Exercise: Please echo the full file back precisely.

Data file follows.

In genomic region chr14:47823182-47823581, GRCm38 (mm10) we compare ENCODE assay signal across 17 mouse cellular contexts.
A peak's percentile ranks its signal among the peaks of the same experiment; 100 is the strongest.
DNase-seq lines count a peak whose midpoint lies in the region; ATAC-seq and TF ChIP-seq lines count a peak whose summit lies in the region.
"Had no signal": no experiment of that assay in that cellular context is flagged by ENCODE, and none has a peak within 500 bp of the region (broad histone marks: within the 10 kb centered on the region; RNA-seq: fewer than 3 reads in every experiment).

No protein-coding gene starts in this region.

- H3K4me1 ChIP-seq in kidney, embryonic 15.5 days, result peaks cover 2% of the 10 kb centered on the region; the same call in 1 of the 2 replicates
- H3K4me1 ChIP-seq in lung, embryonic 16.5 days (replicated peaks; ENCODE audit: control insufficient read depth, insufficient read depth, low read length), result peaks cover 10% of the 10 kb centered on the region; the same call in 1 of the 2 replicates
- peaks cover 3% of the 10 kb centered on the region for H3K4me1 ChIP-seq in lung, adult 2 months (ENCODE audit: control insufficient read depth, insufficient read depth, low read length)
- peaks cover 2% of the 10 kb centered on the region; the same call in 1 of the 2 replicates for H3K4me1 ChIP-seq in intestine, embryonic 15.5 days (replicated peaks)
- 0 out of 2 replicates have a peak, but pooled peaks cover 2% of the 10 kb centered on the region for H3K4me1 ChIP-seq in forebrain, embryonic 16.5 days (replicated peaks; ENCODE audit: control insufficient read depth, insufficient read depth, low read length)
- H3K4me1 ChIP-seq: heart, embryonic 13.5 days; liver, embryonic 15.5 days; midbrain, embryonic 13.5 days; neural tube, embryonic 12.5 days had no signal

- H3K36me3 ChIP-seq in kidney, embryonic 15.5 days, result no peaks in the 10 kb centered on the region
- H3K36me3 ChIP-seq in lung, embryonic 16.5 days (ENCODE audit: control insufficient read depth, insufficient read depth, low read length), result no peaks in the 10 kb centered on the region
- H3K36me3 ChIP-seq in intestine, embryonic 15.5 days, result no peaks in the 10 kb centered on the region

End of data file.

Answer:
In genomic region chr14:47823182-47823581, GRCm38 (mm10) we compare ENCODE assay signal across 17 mouse cellular contexts.
A peak's percentile ranks its signal among the peaks of the same experiment; 100 is the strongest.
DNase-seq lines count a peak whose midpoint lies in the region; ATAC-seq and TF ChIP-seq lines count a peak whose summit lies in the region.
"Had no signal": no experiment of that assay in that cellular context is flagged by ENCODE, and none has a peak within 500 bp of the region (broad histone marks: within the 10 kb centered on the region; RNA-seq: fewer than 3 reads in every experiment).

No protein-coding gene starts in this region.

- H3K4me1 ChIP-seq in kidney, embryonic 15.5 days, result peaks cover 2% of the 10 kb centered on the region; the same call in 1 of the 2 replicates
- H3K4me1 ChIP-seq in lung, embryonic 16.5 days (replicated peaks; ENCODE audit: control insufficient read depth, insufficient read depth, low read length), result peaks cover 10% of the 10 kb centered on the region; the same call in 1 of the 2 replicates
- peaks cover 3% of the 10 kb centered on the region for H3K4me1 ChIP-seq in lung, adult 2 months (ENCODE audit: control insufficient read depth, insufficient read depth, low read length)
- peaks cover 2% of the 10 kb centered on the region; the same call in 1 of the 2 replicates for H3K4me1 ChIP-seq in intestine, embryonic 15.5 days (replicated peaks)
- 0 out of 2 replicates have a peak, but pooled peaks cover 2% of the 10 kb centered on the region for H3K4me1 ChIP-seq in forebrain, embryonic 16.5 days (replicated peaks; ENCODE audit: control insufficient read depth, insufficient read depth, low read length)
- H3K4me1 ChIP-seq: heart, embryonic 13.5 days; liver, embryonic 15.5 days; midbrain, embryonic 13.5 days; neural tube, embryonic 12.5 days had no signal

- H3K36me3 ChIP-seq in kidney, embryonic 15.5 days, result no peaks in the 10 kb centered on the region
- H3K36me3 ChIP-seq in lung, embryonic 16.5 days (ENCODE audit: control insufficient read depth, insufficient read depth, low read length), result no peaks in the 10 kb centered on the region
- H3K36me3 ChIP-seq in intestine, embryonic 15.5 days, result no peaks in the 10 kb centered on the region